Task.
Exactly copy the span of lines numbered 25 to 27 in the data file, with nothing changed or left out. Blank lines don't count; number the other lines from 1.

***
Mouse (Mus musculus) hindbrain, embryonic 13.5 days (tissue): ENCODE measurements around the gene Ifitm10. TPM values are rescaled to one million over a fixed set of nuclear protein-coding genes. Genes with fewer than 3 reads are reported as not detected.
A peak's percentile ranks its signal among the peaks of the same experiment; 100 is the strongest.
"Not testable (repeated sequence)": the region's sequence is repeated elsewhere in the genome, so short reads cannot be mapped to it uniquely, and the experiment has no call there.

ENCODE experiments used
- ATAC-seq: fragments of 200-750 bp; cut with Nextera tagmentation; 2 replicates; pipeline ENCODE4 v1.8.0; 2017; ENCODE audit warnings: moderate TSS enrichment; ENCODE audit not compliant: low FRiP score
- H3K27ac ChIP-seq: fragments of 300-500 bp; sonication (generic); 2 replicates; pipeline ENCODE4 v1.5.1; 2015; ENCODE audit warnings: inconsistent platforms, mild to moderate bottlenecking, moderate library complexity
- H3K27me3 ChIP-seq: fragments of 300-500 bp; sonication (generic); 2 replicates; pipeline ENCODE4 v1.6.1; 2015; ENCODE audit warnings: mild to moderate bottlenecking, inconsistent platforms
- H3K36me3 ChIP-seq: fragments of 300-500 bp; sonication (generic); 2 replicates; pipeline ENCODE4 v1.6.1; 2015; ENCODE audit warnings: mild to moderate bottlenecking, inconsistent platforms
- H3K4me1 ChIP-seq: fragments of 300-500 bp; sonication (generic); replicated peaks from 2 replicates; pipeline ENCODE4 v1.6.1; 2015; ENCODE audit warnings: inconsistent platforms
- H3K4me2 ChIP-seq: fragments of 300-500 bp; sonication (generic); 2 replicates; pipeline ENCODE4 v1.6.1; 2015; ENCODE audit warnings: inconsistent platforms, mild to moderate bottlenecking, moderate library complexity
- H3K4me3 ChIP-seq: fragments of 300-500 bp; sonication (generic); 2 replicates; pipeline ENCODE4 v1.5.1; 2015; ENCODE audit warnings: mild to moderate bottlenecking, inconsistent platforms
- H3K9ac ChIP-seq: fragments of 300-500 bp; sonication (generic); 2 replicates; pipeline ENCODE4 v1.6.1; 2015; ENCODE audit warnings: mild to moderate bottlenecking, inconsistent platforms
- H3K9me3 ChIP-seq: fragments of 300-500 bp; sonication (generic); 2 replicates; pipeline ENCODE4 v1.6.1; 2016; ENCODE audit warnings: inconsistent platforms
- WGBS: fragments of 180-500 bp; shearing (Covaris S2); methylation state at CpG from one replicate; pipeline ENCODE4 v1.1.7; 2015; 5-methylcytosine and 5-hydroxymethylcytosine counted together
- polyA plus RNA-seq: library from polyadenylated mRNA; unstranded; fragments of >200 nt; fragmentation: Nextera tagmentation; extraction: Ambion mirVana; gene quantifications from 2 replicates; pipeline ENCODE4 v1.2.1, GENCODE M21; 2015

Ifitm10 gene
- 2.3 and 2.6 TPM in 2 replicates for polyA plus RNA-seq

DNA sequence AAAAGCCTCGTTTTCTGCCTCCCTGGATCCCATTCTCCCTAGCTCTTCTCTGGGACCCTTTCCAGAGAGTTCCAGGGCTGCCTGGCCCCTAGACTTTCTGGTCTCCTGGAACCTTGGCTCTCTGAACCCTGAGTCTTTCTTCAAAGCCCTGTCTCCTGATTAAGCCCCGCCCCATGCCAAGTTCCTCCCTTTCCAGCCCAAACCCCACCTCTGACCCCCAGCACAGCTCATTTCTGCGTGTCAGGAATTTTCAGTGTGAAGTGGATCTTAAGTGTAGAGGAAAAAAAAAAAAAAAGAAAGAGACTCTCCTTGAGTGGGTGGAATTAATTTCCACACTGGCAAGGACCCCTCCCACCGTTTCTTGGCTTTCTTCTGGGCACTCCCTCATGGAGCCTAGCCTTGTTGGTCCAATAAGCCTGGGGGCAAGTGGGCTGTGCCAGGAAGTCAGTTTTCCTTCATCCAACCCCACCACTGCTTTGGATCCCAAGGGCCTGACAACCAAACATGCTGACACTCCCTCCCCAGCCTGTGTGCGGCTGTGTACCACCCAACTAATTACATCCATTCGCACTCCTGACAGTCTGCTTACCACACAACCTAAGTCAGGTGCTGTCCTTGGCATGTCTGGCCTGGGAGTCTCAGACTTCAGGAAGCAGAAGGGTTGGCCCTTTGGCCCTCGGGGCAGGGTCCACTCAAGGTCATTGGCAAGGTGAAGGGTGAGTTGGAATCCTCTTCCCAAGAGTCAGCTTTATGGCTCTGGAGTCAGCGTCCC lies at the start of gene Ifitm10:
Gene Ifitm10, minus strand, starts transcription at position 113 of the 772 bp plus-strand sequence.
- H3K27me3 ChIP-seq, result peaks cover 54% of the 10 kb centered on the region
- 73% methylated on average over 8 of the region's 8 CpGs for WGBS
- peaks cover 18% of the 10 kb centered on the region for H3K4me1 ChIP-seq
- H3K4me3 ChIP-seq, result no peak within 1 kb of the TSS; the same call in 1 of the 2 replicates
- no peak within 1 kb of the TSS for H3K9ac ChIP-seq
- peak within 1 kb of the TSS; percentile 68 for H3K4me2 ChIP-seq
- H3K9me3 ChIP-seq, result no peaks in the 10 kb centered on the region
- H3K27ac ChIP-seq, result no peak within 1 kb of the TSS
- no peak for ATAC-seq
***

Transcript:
- peak within 1 kb of the TSS; percentile 68 for H3K4me2 ChIP-seq
- H3K9me3 ChIP-seq, result no peaks in the 10 kb centered on the region
- H3K27ac ChIP-seq, result no peak within 1 kb of the TSS